New ‘PareUp’ App Lets Restaurants Sell Discount Leftovers Instead of Throwing Them Away


It was a cruel and stupid person who decided restaurants shouldn’t be allowed to give their leftovers away at the end of the night, a decision which the USDA estimates results in about 133 billion pounds of food from retailers, restaurants, and homes wasted every year. Thankfully it doesn’t have to be this way.

Over in New York, a new startup called PareUp wants to help, well, pair restaurants and consumers looking to sell and buy excess foodstuffs at discounted prices. Set to launch in the Apple store by fall and be available to Android users “in the future,” according to the Los Angeles Times, the mobile app will store inventories of participating retailers’ products, allow retailers to update and set prices for the listings, and inform customers of the offerings for the day.

Like similar app Leftover Swap, which allows users to upload photos of their leftovers for other, nearby users to locate and potentially pick up, the goal of PareUp is to cut down on waste and help food retailers increase profits — albeit in a significantly less sketchy, poison-prone way.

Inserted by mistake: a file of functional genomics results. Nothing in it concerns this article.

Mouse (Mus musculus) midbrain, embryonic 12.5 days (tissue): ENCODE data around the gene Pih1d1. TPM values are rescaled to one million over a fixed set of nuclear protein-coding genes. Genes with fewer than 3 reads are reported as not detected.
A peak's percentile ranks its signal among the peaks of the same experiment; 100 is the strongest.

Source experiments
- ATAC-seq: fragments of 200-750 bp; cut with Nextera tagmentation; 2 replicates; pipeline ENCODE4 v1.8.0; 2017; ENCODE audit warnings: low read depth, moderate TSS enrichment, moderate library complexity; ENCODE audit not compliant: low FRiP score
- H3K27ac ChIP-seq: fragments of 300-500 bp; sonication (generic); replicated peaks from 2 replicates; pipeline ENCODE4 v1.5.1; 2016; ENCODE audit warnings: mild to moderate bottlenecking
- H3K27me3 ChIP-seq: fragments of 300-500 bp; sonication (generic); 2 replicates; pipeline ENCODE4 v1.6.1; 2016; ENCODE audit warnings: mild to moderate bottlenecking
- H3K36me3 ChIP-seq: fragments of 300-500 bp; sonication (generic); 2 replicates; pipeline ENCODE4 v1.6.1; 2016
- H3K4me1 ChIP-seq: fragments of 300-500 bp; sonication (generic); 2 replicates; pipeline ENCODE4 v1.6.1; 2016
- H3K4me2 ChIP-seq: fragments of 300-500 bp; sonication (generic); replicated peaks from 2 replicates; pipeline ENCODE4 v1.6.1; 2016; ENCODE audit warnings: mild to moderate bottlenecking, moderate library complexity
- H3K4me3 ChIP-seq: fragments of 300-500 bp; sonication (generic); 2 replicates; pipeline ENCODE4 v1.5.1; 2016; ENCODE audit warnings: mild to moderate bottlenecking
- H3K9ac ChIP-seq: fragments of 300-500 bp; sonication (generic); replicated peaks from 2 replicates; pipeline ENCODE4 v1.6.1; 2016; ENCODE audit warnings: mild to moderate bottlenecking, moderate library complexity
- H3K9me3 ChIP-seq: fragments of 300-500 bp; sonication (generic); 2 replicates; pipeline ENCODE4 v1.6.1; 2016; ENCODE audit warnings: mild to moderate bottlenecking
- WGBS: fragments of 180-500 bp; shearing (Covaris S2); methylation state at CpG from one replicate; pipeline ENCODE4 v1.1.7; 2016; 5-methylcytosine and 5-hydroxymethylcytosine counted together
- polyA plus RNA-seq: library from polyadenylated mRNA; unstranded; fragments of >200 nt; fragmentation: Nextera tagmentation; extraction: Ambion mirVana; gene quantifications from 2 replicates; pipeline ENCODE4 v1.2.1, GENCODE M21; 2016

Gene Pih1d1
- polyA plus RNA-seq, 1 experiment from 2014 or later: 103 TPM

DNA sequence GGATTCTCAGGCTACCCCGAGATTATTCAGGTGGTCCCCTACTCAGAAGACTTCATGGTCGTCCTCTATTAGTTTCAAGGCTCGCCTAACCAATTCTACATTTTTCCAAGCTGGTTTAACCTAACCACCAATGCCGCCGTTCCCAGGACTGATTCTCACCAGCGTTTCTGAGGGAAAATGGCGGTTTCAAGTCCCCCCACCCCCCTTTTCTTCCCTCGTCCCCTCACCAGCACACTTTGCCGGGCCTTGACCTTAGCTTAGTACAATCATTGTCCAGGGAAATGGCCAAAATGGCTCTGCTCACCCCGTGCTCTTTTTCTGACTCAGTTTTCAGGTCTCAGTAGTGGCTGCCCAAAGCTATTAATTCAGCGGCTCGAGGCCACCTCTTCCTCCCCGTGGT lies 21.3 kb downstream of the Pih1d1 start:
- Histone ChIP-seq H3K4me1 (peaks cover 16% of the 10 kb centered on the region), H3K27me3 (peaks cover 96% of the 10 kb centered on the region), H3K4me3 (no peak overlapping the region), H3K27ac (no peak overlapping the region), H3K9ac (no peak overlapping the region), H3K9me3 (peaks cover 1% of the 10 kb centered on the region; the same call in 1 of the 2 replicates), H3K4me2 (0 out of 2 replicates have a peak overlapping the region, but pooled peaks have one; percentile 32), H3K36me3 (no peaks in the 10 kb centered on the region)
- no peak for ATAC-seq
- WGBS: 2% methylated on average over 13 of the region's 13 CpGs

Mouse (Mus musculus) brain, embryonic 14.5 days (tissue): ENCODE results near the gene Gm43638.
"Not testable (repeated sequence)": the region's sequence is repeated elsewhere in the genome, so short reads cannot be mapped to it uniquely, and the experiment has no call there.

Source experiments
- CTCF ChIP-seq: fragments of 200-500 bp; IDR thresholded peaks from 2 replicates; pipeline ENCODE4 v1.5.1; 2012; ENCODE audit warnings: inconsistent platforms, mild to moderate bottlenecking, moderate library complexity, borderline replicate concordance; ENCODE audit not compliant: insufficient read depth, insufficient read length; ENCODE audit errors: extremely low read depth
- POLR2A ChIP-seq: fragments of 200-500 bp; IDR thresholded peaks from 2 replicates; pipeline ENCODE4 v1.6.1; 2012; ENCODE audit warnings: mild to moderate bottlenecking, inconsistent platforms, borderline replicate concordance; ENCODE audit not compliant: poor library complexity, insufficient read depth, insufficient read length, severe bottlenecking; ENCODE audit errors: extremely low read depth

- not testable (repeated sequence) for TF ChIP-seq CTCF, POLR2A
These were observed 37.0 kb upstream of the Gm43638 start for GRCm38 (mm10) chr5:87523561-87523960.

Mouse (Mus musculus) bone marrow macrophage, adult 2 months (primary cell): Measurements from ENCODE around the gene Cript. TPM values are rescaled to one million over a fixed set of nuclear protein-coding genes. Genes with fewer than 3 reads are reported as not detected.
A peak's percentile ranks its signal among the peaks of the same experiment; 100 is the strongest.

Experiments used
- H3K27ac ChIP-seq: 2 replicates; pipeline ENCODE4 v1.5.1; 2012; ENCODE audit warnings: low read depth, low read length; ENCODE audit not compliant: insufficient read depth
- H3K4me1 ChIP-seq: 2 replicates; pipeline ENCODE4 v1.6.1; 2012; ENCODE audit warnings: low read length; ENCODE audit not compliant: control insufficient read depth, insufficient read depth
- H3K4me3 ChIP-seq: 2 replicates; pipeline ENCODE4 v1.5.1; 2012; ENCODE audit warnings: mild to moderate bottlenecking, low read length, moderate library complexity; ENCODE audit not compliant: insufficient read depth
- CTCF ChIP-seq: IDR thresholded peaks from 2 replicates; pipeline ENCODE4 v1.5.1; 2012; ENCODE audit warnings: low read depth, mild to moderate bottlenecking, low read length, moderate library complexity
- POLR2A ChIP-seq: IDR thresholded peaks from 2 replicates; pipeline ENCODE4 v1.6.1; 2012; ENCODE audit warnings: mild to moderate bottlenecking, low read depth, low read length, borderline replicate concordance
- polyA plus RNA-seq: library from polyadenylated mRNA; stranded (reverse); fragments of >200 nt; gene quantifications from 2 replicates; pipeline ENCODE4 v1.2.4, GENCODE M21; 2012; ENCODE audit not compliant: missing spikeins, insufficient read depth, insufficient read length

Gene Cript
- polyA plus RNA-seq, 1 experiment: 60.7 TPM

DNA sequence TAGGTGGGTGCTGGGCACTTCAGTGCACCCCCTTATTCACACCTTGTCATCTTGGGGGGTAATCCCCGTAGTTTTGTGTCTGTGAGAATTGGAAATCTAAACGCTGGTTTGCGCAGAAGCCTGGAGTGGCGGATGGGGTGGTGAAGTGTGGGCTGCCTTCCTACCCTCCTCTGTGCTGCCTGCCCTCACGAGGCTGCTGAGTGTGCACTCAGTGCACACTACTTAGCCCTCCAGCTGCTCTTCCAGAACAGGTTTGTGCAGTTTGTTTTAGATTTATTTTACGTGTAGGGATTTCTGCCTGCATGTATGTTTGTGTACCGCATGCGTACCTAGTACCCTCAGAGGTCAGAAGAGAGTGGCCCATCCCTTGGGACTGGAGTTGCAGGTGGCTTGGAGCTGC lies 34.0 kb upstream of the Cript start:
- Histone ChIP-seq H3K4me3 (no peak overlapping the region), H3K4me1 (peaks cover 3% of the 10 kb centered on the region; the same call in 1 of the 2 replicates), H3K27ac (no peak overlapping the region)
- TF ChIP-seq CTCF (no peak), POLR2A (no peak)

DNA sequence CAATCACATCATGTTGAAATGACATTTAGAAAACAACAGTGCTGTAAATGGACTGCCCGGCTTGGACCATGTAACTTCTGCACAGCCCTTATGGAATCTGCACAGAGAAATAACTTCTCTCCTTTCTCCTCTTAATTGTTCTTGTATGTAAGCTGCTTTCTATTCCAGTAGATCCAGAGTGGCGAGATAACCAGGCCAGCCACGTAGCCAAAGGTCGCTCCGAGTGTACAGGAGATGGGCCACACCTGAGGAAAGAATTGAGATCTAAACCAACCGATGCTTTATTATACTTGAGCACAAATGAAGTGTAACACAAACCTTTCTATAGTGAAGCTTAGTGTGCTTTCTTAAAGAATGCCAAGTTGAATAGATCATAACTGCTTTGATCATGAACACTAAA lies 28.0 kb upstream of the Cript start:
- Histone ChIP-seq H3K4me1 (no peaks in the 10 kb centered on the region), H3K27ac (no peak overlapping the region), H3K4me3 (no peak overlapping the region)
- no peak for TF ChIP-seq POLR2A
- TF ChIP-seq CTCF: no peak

A prototype is expected to be available by the end of summer, with the first partnered restaurants including New York City’s Oslo Coffee Roasters and Breads Bakery. With any luck, the app will find success and spread to the West Coast. Helloooo, discounted milky buns.

H/T PSFK + PicThx PareUp


New iPhone App Lets You Pawn Off Half-Eaten Leftovers to Complete Strangers


Have you ever ordered way too much at a restaurant and said to yourself, “‘I don’t want to ask for a box. I wish it was socially acceptable to ask that dude over there if he wants my leftovers?”

Yeah, me neither, but in case you ever do want to give away your leftovers, there’s an app for that. (Surprise!)

Launching on Aug. 30, the Leftover Swap app will allow you to snap a photo of your leftover food, upload it to the app and alert others of its availability, from there you can arrange a pickup or delivery similar to Craigslist transactions.

Leftover Swap claims many benefits including reducing the amount of wasted food that ends up in landfills and helping reduce obesity. The idea behind the latter assumes that users will give away their food after being full, rather than forcing themselves to keep eating.

Co-Founder Dan Newman told the Daily News that 16 percent of the American population does not have enough food to live a healthy lifestyle and that he hopes the app will be a small step towards reducing world hunger.

However, health officials in San Francisco, California have warned of the dangers that might come with Leftover Swap, stating that most foodborne illnesses come from leftovers.

The app will be free and released on both iPhone and Android devices.

You never know what will catch on these days, but I don’t expect the doggie bag industry to hurt too much.

H/T + PicThx Daily News